Suspended sediment dynamics in Cochin estuary, West Coast, India
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An observational study was conducted in Cochin estuary to examine the relative impacts of tidal and river runoff forcing upon suspended sediment dynamics at different time scales. Time series measurements of salinity and suspended sediment concentration (SSC) were conducted at spring and neap periods of wet and dry seasons. These data were complemented by measurements of tides, currents, vertical profiling of hydrography and turbidity at the main inlet of the estuary. The results showed that SSC was maximum at the main inlet and decreased towards upstream for both seasons. The intra-tidal variations of water column stability suggested that prominent stratification occurred at the main inlet as a result of torrential rain during spring tides of wet season. During neap tides of wet season, the runoff was relatively lower and intense turbulent mixing occurred during the ebb. During dry season, well-mixed (spring) and partially stratified (neap) conditions were noticed. Suspended sediment fluxes were also analyzed using the decomposition method to identify mechanisms of turbidity maintenance at the inlet. The fluxes were dominated by an advective component during both tidal phases of wet season and dry-neap period. In contrast, the tidal pumping was the main contributing process for residual fluxes during the dry-spring period. The residual sediment transport at the inlet was directed outward irrespective of tidal ranges and seasons due to the strong ebb currents with longer duration. These findings are significant for the development and protection of harbors situated close to the inlet in estuaries and for the efficient implementation of an integrated coastal management system.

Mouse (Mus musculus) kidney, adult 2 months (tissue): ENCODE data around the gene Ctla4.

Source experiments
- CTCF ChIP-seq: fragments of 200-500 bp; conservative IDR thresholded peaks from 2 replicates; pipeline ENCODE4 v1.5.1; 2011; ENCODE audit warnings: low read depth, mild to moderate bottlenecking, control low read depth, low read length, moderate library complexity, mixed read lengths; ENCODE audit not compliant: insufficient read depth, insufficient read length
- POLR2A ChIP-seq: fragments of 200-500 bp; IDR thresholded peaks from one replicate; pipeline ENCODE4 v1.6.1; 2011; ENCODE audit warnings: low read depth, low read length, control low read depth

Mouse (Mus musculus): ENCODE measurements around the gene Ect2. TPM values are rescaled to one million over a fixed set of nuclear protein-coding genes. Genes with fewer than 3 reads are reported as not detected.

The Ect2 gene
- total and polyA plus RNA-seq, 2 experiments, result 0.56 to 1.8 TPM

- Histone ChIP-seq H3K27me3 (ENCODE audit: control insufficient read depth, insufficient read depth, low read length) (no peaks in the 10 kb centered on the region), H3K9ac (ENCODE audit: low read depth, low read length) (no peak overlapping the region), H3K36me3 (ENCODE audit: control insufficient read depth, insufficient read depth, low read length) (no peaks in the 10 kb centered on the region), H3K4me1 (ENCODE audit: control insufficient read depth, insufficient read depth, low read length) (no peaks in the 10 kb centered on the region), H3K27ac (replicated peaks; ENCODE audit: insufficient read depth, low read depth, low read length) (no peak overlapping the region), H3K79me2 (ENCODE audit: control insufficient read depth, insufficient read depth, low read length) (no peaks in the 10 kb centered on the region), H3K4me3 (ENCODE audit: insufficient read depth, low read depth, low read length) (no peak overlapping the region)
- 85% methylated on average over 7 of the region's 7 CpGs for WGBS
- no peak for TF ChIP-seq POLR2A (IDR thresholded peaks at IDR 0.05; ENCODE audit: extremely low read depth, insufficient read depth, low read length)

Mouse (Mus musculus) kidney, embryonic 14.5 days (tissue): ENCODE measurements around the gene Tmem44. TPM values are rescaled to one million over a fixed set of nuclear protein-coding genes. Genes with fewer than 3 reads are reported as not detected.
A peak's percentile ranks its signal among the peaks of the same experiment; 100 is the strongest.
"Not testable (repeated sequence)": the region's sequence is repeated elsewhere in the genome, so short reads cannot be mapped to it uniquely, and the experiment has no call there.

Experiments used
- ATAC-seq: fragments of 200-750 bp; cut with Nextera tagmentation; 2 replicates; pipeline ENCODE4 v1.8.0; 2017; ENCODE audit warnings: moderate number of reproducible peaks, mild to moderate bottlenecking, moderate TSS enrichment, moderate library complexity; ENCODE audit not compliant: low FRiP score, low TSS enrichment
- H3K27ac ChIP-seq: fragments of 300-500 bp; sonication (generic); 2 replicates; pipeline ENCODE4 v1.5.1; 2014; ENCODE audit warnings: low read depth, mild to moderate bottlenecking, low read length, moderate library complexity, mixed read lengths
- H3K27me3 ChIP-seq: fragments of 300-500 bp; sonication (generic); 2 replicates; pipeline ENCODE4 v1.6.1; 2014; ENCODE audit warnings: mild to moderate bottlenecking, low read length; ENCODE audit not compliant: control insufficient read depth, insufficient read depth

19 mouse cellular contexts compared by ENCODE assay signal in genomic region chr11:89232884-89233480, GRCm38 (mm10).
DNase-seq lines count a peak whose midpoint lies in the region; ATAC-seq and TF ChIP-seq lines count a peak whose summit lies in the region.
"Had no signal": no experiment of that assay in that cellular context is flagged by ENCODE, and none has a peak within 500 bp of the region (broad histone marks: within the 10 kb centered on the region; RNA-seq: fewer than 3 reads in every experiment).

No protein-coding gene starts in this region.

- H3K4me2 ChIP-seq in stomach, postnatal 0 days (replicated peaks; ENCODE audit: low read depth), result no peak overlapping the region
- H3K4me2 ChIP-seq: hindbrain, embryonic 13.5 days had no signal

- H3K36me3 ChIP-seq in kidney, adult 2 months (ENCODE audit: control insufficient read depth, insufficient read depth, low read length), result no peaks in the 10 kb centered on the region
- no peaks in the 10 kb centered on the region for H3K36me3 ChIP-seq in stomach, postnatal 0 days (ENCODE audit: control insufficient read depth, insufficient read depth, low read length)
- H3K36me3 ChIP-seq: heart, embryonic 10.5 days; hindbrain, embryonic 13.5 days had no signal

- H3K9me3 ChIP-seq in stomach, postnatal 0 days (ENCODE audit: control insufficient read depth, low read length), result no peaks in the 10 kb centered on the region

KeywordsEbb currents Stratification Velocity Temporal variations Tides Sediment fluxes
Authors are thankful to the Director, CSIR-NIO and Scientist In-Charge, Regional Centre, Kochi for their keen encouragement and support. The study forms a part of the project “Ecosystem modeling of Cochin backwaters” funded by Integrated Coastal and Marine Area Management (ICMAM-PD), Ministry of Earth Sciences, Chennai. We extend our thanks to the staff and research students of NIO for their valuable assistance during field collections. This paper work is a part of the doctoral research of the first author, Vinita J. who acknowledges the Council of Scientific and Industrial Research, New Delhi, for the financial support in the form of senior research fellowship. This is NIO Contribution.
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Conflict of interest
The authors declare that they have no conflict of interest.
Human and animal rights and informed consent
This article does not contain any studies with human participants or animals performed by any of the authors.
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